Detection of square binary glyphs

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The 1.2.7 version of Computer Vision Sandbox includes a new module, which provides the Glyph Detector plug-in to detect square binary glyphs. Detection of these simple shapes can be used in a number of applications - some simple augmented reality, giving commands to a robot, helping robot to navigate in some environment, etc.

Before using the plug-in, let's have a look at what these square binary glyphs are (or just glyphs to keep it short). A glyph is a NxN grid of square cells, where each cell is filled with either white color or black color (or another dark enough color). To make them easier to be detected, each glyph has a row/column of black cells on its sides. So, a 3x3 glyph becomes a 5x5 structure, where all edge cells must be black and all inner cells represent content - white or black cells (the pattern to be recognized). Below is a sample of few 3x3 and 6x6 glyphs.

Each of these glyphs is printed on white paper and then can be used with the Glyph Detector plug-in to find them. When printing, make sure a glyph itself is surrounded by some white area, so that an edge detector could locate it. Here is how it may look when it is all done.

At this point the Glyph Detector plug-in is implemented as image processing plug-in and so can not be put directly into video processing graph from the user interface of sandbox wizard. Instead, it can be used from scripting only for now. However, this is easy to do. All we need is to call ProcessImage() method of the Glyph Detector plug-in and then get the information we need by querying properties of the plug-in. The code below does detection of glyphs and outputs the number of detected glyphs.

local table = require "table"

-- Create instances of plug-ins to use
detectorPlugin = Host.CreatePluginInstance( 'GlyphDetector' )
drawingPlugin  = Host.CreatePluginInstance( 'ImageDrawing' )

-- Detect up to 7 glyphs of 3x3 size
detectorPlugin:SetProperty( 'glyphSize', 3 )
detectorPlugin:SetProperty( 'maxGlyphs', 7 )

-- Colors used to highlight corners of glyphs
cornerColors = { 'FF0000', '880000', 'FFAAAA', 'FF8800' }

function Main( )
    image = Host.GetImage( )

    -- Find glyphs in the current image
    detectorPlugin:ProcessImage( image )

    glyphsFound = detectorPlugin:GetProperty( 'glyphsFound' )
    glyphQuads  = detectorPlugin:GetProperty( 'glyphQuadrilaterals' )
    glyphCodes  = detectorPlugin:GetProperty( 'glyphCodes' )

    -- Tell how many glyphs are detected
    drawingPlugin:CallFunction( 'DrawText', image, 'Found glyphs: ' .. tostring( glyphsFound ),
                                { 5, 5 }, 'FF0000', '00000000' )
    -- TODO

The above code does not do much - just the number of detected glyphs. Lets put some more into it - lets iterate through each detected glyph, highlight it with a polygon, highlight its four corners and finally output the code string of the pattern encoded by the glyph (the code replaces of the above 'TODO' comment).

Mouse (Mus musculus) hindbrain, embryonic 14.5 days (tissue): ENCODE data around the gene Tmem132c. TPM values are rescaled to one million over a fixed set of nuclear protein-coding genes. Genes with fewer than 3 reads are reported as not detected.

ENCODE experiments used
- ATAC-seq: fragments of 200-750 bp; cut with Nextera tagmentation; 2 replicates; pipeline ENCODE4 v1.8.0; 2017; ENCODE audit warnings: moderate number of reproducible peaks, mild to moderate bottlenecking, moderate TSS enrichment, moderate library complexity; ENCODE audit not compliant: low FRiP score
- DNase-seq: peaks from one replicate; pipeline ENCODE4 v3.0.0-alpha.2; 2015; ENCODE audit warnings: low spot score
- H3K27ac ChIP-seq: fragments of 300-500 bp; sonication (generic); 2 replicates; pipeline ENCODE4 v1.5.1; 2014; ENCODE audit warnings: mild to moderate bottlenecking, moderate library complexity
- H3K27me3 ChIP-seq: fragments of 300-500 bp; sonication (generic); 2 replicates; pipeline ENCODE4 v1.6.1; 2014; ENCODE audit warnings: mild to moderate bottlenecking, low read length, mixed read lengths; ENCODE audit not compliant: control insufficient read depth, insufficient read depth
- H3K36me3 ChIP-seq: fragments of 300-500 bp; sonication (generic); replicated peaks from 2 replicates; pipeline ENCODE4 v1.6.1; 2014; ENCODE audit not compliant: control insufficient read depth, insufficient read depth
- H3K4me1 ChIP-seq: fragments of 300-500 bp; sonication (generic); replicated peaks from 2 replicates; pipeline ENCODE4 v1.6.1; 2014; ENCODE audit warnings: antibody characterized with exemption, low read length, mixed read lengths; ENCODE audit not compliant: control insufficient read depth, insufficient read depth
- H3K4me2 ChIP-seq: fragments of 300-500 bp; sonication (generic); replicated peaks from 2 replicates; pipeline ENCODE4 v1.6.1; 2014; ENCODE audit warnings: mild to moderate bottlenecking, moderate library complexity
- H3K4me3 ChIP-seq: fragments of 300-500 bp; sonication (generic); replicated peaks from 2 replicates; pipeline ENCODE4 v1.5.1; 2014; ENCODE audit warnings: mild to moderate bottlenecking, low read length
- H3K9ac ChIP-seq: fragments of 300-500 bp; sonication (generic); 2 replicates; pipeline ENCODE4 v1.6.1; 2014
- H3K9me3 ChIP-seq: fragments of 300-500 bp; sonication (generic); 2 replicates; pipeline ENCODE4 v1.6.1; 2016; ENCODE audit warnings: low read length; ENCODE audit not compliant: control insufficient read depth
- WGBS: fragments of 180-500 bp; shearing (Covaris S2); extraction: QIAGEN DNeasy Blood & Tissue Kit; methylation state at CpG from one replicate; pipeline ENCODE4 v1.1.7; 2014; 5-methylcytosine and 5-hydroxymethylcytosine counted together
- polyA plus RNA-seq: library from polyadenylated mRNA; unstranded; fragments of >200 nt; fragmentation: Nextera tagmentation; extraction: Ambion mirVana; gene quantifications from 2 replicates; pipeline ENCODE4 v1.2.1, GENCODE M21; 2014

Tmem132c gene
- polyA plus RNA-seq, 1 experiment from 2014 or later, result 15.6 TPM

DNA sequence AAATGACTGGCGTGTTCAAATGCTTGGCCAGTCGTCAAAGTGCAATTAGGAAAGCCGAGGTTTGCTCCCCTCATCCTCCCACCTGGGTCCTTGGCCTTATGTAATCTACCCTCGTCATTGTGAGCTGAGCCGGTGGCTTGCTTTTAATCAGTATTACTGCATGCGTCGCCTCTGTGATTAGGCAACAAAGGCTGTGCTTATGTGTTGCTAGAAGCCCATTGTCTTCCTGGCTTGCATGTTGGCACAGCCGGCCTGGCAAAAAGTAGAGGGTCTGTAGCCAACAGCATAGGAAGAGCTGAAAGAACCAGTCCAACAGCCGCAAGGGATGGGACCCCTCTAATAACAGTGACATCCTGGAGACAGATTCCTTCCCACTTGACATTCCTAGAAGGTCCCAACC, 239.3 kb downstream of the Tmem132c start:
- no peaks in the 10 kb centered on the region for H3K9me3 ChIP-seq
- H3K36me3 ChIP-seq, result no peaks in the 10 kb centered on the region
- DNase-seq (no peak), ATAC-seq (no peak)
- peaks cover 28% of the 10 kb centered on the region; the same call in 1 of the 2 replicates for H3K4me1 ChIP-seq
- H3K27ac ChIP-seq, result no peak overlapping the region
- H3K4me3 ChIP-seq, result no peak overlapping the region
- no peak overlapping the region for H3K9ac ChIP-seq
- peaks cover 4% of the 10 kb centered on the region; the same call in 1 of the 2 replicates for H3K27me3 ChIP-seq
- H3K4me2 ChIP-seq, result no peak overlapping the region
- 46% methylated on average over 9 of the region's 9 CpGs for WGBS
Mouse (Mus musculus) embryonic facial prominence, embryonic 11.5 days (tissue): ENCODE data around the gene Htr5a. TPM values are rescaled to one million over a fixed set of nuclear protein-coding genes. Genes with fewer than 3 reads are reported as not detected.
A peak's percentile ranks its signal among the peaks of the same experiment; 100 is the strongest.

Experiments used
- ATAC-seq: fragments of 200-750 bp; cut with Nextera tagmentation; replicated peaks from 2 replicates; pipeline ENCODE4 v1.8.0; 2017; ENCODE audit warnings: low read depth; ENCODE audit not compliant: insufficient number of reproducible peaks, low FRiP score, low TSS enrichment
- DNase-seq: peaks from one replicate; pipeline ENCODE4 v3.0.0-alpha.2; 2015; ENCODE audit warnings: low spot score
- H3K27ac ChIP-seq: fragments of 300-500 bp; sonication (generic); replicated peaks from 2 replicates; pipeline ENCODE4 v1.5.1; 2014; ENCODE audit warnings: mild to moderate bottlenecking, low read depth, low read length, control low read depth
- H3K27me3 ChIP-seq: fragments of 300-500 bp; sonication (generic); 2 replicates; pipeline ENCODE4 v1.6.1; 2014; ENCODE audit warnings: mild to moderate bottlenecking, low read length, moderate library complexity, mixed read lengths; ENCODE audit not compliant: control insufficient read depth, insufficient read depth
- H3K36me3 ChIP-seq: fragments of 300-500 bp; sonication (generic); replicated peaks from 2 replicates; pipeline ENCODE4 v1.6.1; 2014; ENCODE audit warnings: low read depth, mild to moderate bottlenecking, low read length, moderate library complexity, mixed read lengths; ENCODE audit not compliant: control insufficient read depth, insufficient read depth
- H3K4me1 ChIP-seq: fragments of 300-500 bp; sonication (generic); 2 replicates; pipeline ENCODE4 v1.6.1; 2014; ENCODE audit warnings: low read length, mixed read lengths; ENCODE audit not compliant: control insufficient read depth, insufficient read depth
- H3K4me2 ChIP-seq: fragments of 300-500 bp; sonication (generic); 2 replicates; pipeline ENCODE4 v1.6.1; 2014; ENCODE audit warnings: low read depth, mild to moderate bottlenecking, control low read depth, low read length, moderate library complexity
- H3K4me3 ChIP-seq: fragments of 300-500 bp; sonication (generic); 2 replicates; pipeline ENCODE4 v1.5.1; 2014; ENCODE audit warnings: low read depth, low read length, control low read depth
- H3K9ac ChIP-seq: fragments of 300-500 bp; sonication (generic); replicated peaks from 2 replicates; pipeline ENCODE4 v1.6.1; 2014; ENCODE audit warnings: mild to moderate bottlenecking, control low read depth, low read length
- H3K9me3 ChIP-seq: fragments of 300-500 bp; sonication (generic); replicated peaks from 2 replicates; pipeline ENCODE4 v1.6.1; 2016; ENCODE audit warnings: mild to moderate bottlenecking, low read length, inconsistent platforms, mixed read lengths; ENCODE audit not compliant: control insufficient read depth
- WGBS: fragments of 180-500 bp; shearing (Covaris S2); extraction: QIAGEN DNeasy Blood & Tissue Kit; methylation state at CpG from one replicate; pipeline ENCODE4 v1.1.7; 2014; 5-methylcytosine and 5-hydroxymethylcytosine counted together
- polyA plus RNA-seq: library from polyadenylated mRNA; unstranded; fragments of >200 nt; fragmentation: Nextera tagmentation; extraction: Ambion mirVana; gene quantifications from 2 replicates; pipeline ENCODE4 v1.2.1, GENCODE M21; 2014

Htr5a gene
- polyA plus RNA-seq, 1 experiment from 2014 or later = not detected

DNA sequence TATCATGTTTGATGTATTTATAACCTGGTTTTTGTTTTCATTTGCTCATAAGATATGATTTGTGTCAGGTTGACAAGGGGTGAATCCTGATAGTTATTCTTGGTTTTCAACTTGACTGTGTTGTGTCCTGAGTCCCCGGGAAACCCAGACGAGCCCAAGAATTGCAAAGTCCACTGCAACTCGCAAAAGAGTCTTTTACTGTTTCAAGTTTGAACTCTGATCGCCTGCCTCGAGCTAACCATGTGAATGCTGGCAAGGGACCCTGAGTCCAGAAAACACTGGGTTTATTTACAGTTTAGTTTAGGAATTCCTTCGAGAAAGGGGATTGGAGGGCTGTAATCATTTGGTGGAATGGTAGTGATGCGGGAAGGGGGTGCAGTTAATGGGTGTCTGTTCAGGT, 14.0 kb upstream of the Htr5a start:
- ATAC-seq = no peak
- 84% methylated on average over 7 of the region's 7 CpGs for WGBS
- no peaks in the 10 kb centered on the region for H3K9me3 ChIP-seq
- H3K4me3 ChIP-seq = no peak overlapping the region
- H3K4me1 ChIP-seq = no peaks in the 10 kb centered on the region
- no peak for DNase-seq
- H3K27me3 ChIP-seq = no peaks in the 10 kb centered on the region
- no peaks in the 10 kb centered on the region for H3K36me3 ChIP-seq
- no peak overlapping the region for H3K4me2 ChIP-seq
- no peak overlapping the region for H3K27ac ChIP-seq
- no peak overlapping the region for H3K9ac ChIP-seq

-- Highlight each detected glyph
    for i = 1, glyphsFound do
        quad = glyphQuads[i]
        rightMostPoint = quad[1]

        drawingPlugin:CallFunction( 'DrawPolygon', image, quad, 'FF0000' )

        -- Four corners of each rectangle
        for j = 1, 4 do
            drawingPlugin:CallFunction( 'FillRectangle', image,
                                        { quad[j][1] - 3, quad[j][2] - 3 },
                                        { quad[j][1] + 3, quad[j][2] + 3 },
                                        cornerColors[j] )

            if quad[j][1] > rightMostPoint[1] then
                rightMostPoint = quad[j]

        -- Tell the code of the glyph
        drawingPlugin:CallFunction( 'DrawText', image, glyphCodes[i],
                                    { rightMostPoint[1] + 4, rightMostPoint[2] },
                                    'FF0000', '00000000' )

And here is how it may look like, when the above script is used with the Lua Scripting plug-in put into video processing graph:

Notice how glyph decoding works. The first glyph's corner provided by the plug-in is always the left most. All others then go in clockwise direction. Glyph decoding is then done line by line in the direction specified by the vector connecting first and second corners. Check the above picture and notice that '1' in glyph's code string corresponds to white cells, but '0' corresponds to black cells.

Since the Glyph Detector plug-in provides code string for each detected glyph, it is possible to distinguish them from each other (i.e. recognize them). For each code string it is possible to associate an image, which is first loaded with Png Importer plug-in (or Jpeg Importer) and then embedded into glyph's quadrilateral using the Embed Quadrilateral plug-in. The result may look like some simple 2D augmented reality.

As it was already mentioned before, the Glyph Detector plug-in can be used in some interesting detection/recognition applications. The one currently in progress here is a small robotics game, where a robot must be driven to find hidden glyphs within given amount of time. But, more on this later.

Note: here is complete script for detection of square binary glyphs.


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